Outside hospitality, manufacturing has also come back strongly, and perhaps oddly, so have housing transactions and house prices. Both phenomena may be down to pent up demand, hitherto denied an outlet by lockdown, and might therefore prove temporary. Housing has also benefited from the stamp duty holiday on purchases up to £500,000. But again, let’s be generous and assume the V-shaped recovery in these sectors the Bank of England and the Treasury hope for.

However – and when it comes to the economic outlook, there is always an however – there is one rather big fly in the ointment: rising unemployment. And not just because of the hardship it imposes on those affected, but also because of its depressing effect on demand in the round. Rising unemployment creates a vicious circle of reduced demand, declining economic activity and business investment, and therefore growing joblessness and further deficiencies in demand.

Scarcely a day goes by without another slew of job losses. Tesco’s announcement on Monday of 16,000 new jobs to cater for online growth provides a rare ray of sunshine amid the gloom. Otherwise, there is little to cheer, with the latest CBI distributive trades survey pointing strongly to continued jobs destruction in high street retailing. Prospects for live entertainment, a once big business, also continue to look grim, though partially offset by the growth in demand for streaming content.

All the same, the impending end of furloughed income support is not quite as much of a cliff edge as it can sometimes appear. Some 9m employees have been furloughed at some point under the Government’s Coronavirus Jobs Retention Scheme, peaking at about 7m in May, according to Bank of England estimates.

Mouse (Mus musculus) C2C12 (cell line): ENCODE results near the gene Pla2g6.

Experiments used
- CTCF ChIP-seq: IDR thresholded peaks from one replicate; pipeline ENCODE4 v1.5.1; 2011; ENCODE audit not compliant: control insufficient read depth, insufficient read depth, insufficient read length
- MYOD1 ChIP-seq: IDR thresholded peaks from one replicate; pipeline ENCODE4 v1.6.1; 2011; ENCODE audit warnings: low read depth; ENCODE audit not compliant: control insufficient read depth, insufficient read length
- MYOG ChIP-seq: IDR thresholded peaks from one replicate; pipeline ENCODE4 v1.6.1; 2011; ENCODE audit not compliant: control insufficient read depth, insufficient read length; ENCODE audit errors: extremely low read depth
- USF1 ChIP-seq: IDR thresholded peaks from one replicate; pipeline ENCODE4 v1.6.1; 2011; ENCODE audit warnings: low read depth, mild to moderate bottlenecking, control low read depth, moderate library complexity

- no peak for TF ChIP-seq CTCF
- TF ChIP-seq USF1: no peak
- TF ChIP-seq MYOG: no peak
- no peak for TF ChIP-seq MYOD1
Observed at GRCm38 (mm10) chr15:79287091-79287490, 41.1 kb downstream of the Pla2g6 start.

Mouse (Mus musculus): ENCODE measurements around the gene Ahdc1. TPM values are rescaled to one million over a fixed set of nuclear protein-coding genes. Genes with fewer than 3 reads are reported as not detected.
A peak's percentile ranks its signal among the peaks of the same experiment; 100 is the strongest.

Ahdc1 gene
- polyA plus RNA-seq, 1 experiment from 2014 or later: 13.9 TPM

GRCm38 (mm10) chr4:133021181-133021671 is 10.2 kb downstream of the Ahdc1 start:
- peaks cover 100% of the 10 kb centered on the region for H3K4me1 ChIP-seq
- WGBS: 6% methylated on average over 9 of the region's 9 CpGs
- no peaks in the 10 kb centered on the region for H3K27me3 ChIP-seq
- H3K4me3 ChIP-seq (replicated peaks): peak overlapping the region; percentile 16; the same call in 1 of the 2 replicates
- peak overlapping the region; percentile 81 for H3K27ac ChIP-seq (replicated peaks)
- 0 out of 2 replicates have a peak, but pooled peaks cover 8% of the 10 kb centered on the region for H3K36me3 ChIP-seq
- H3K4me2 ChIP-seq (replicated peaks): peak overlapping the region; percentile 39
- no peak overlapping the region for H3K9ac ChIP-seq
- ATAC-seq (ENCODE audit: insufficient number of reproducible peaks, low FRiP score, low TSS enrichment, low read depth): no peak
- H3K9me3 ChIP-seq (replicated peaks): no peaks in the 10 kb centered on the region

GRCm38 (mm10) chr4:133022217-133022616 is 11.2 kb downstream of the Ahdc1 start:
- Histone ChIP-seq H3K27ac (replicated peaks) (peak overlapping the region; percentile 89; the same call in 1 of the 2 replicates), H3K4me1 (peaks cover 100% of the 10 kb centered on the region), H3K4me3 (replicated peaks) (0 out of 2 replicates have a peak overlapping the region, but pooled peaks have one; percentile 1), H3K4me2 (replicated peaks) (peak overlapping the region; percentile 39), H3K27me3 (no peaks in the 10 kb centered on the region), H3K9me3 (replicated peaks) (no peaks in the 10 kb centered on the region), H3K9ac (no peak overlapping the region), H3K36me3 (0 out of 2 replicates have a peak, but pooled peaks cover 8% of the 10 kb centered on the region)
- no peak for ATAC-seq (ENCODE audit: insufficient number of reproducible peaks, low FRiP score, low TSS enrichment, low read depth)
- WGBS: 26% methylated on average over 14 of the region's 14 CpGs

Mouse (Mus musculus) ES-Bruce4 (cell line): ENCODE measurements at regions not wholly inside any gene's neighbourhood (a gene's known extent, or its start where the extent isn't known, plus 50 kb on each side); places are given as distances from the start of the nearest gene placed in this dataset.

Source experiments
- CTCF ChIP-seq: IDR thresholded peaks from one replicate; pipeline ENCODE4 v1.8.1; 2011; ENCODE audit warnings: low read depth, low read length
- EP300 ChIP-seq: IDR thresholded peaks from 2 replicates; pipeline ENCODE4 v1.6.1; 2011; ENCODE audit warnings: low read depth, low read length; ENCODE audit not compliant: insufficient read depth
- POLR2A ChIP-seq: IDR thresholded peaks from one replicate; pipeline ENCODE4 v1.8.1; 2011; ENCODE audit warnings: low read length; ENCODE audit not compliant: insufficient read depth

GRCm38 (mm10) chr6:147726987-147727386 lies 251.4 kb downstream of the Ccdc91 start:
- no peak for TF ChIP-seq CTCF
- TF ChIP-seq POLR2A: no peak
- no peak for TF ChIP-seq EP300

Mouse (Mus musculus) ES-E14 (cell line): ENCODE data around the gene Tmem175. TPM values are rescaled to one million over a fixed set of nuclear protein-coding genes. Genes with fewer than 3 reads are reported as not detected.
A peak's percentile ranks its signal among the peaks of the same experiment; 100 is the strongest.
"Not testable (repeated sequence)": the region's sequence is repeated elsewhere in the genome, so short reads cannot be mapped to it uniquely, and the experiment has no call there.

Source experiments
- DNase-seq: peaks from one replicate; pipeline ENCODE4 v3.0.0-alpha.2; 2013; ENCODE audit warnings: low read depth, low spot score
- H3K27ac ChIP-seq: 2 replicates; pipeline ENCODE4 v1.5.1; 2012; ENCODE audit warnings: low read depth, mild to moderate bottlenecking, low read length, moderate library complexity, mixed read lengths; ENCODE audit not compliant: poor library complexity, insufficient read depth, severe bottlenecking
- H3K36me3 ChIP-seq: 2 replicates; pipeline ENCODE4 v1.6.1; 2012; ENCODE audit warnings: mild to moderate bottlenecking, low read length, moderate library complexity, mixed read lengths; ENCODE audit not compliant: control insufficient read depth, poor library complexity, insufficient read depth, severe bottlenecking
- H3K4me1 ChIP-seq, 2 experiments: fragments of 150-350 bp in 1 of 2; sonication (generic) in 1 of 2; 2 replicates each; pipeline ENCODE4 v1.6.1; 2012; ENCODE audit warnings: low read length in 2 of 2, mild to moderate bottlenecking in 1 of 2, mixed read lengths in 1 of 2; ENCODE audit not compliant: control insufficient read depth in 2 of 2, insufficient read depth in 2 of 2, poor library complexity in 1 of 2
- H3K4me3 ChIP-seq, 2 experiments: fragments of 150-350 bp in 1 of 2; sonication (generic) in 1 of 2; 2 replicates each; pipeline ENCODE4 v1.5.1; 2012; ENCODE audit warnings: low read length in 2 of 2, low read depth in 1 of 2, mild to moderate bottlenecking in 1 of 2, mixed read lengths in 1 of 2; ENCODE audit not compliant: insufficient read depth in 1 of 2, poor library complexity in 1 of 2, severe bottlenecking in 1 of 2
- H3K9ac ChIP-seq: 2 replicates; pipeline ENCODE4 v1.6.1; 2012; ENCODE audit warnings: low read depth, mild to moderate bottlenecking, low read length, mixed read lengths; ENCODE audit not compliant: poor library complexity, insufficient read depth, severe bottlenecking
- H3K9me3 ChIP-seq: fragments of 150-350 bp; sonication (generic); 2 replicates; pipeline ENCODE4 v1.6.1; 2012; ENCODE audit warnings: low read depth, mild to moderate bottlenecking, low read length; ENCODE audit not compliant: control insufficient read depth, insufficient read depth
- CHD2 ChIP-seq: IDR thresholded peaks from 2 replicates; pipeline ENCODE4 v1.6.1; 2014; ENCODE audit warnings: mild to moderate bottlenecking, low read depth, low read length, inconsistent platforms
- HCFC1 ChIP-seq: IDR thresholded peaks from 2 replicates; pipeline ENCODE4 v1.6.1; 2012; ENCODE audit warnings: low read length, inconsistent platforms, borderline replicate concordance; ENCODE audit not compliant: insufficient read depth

In addition, some 2.5m have applied for self-employed income support. About a third of furloughed workers had already returned to work by the end of June, polling by Ipsos Mori found, and the great bulk of the rest are expected to return in the third quarter, leaving perhaps as few as 1m still on furlough when the scheme ends two months hence.

Many of these can be expected to lose their jobs. But quite a lot of them will voluntarily choose to become economically inactive. Some migrant workers will also choose voluntarily to leave the UK workforce and return home. Predictions of double digit unemployment therefore look somewhat exaggerated.

The post-Covid economy is going to look very different from its pre-pandemic incarnation. There will be more home working, less commuting, and much retailing will have shifted online. Centrifugal forces will replace the centralising ones that previously focused economic activity in inner city clusters. Big cities such as London may well return to the series of villages from which they originally sprung.

But more diffuse economic activity doesn’t necessarily mean less activity. The planned Autumn Budget must work hard to ensure this transition takes place as smoothly as possible. Inevitably as support schemes come to an end, the economy will be squeezed fiscally, but the Chancellor cannot at this stage afford to deepen those negative effects by raising taxes to pay for the largesse of the last six months.

Instead, carefully targeted tax cuts to support hiring must be the order of the day. The recovery is so far looking promising; ensuring that it continues is going to require some delicate footwork.